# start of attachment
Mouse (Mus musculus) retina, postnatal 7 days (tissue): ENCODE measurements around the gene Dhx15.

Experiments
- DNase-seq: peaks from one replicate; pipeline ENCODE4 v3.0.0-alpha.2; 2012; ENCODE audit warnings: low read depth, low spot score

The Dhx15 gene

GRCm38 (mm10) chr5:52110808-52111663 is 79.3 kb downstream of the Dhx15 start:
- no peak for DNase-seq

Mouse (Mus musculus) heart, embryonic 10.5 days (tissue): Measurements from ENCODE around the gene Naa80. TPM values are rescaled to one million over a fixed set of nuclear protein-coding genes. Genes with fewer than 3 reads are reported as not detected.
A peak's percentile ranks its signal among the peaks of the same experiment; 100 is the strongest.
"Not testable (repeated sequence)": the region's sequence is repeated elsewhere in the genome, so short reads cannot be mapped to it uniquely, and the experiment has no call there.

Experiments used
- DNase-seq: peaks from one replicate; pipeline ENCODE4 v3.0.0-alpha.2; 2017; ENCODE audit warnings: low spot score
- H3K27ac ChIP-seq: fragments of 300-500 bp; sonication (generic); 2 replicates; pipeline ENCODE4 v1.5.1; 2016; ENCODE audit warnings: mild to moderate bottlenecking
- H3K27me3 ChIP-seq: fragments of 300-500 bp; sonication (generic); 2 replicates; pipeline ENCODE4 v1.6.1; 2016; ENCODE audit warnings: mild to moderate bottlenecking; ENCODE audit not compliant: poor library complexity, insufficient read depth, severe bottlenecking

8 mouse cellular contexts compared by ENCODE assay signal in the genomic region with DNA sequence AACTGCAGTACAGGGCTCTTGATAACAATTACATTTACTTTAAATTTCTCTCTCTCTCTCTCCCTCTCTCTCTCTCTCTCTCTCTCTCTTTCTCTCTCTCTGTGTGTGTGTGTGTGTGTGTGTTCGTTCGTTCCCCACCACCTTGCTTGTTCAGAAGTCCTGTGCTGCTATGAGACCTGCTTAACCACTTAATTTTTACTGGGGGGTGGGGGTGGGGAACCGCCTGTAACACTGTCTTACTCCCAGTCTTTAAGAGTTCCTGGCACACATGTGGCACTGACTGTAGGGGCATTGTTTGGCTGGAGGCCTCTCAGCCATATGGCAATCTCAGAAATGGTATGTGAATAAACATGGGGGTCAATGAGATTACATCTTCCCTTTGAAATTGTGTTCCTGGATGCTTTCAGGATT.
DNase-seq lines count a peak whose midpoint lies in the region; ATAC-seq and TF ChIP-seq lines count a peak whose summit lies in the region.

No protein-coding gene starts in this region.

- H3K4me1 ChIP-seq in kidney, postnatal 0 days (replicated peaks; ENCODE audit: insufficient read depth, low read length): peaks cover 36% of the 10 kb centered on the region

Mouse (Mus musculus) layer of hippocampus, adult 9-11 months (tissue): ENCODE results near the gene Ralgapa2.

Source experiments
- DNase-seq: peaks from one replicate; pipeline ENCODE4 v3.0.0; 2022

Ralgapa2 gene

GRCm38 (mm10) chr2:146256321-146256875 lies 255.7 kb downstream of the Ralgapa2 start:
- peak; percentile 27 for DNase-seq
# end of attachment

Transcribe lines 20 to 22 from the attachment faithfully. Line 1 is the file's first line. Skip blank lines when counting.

- DNase-seq: peaks from one replicate; pipeline ENCODE4 v3.0.0; 2022

Ralgapa2 gene

GRCm38 (mm10) chr2:146256321-146256875 lies 255.7 kb downstream of the Ralgapa2 start: